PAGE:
Inside U.S. District Judge Jed S. Rakoff's courtroom in lower Manhattan during the two weeks leading up to Opening Day, a jury may determine whether the Wilpon family retains ownership of the New York Mets.
Trustee Irving Picard -- the man charged with recovering funds to distribute to victims of swindler Bernard Madoff's Ponzi scheme -- originally sued principal owner Fred Wilpon, his son, Jeff, the team's chief operating officer, and the family's businesses and charities for $1 billion. Rakoff has reduced the potentially liability to $386 million -- and set the bar high for recovering more than $83 million.
Yet juries are unpredictable, and a big verdict could be a knockout blow to the Wilpons.
In reality, the Wilpons' ultimate financial responsibility in Picard's lawsuit is the least precise of several obligations the family must navigate in the upcoming few years in order to maintain ownership of the Mets.
Cash-flow woes prompted the Mets to seek a $40 million bridge loan from Bank of America and a $25 million emergency loan from Major League Baseball in recent months. So the upcoming obligations appear daunting.
In the interim, the Mets have slashed their payroll by roughly $52 million compared with last season, trying to close what general manager Sandy Alderson identified as a $70 million loss in 2011.
"Normally they're in the steaks sections, and I found them in the fruits and nuts category a lot," agent Scott Boras said at last month's winter meetings, referring to the Mets and their financially challenged West Coast brethren, the Los Angeles Dodgers.
Howard Megdal, author of "Wilpon's Folly," who analyzed financial records and other documents in order to chronicle the Madoff-related civil suit facing the Wilpons, cites these other upcoming -- and sometimes recurring -- financial obligations:
• $50 million annual interest payments on the nearly $700 million in bonds used to finance Citi Field construction.
• A combined $50 million in annual interest payments on hefty loans against the team and regional sports network SportsNet New York, of which the Wilpons own 65 percent.
• A $430 million loan against the team that comes due June 2, 2014.
• A $450 million loan against SNY that comes due June 4, 2015.
Even the new $20 million minority ownership blocks -- which team officials maintain will close within weeks and which are designed to infuse cash to pay off the immediate obligations -- can be viewed as loans rather than equity invested in the team. That is because the Wilpons are offering prospective minority partners the opportunity to cash out in six years and be paid 3 percent annual interest.
To add insult to injury, the Mets owe former players handsome sums because of deferred salaries from their playing days.
The Mets once were comfortable pushing salary obligations for their players into the future because the Wilpons were, Picard alleges, getting 18 percent average annual returns on money they invested with Madoff regardless of drastic market fluctuations. So why would it matter if they deferred a player's salary at 8 percent annual interest? They could pocket the sizable difference between the interest owed to the player and what Madoff could make for them.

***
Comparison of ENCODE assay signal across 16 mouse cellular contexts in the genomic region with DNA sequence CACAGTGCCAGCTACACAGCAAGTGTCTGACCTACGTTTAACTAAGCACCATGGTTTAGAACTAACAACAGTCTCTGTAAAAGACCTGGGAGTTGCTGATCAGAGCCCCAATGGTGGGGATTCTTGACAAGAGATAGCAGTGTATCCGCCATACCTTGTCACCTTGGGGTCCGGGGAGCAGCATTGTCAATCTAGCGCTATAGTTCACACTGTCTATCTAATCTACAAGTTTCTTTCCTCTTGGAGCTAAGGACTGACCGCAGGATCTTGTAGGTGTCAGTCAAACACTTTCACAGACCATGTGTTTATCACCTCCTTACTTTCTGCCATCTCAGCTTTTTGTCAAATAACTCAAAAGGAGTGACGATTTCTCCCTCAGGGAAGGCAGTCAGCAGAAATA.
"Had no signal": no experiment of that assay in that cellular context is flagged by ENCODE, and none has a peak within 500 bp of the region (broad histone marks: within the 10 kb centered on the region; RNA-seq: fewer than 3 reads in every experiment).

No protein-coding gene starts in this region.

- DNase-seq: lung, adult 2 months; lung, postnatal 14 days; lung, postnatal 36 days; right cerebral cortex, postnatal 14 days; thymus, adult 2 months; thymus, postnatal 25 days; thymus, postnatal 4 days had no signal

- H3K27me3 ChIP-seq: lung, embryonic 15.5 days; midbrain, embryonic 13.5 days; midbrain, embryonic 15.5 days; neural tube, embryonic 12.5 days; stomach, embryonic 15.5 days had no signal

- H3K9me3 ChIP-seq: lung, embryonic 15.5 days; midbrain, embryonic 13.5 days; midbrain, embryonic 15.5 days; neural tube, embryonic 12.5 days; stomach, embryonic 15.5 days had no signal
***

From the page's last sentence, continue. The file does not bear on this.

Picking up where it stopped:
The most glaring example: Bobby Bonilla, who has not played for the Mets since 1999, went back on the payroll last July. He is owed $1,193,248 annually for 25 years.
Carlos Beltran -- who was traded to the San Francisco Giants weeks after Bonilla returned to the payroll, during the final season of a seven-year, $119 million contract -- is among the other ex-Mets who had money deferred with interest, according to a source familiar with that contract.
The organization maintains that the $25 million emergency loan from Major League Baseball and $40 million bridge loan from Bank of America will be paid off within weeks, after minority investors close on the purchases of 4 percent shares of the team for $20 million apiece. The existence of the MLB loan originally was not disclosed to the players' association and other teams, but the union eventually learned of it, according to a source with a major league club who requested anonymity.
Team officials declined formal interview requests from ESPNNewYork.com. But one Mets executive, while not acknowledging the precise obligations, predicted the $430 million and $450 million loans -- the latter technically against SNY, not the Mets -- would be refinanced either through the same or other lenders when they are due in two to three years.
But given the need to borrow a combined $65 million from MLB and Bank of America just to limp into 2012, cash flow obviously is an issue, and any of the smaller payments in the interim could trip up the Wilpons, especially if revenue continues to evaporate. Standard & Poor's analyst Jodi Hecht projected a 10 percent decline in stadium revenue during the upcoming season, as compared with the dismal 2011 figures.
Fred Wilpon acknowledged at this month's quarterly owners meetings in Paradise Valley, Ariz., that attendance revenue is a critical cog in being able to keep up with the team's debt obligations.
"This is a tough time," Wilpon told reporters. "We're bearing up, I can promise you that."
The wild card is what the jury decides in the lawsuit brought by the Madoff trustee.
Picard originally sued the Wilpon family, its businesses and charities for $1 billion. That figure included $300 million in profit the Wilpons allegedly withdrew in the six years before Madoff was arrested in December 2008. Picard wanted the Wilpons to forfeit $700 million in principal from that six-year period, claiming the family buried its head in the sand amid warning signs a fraud might be occurring.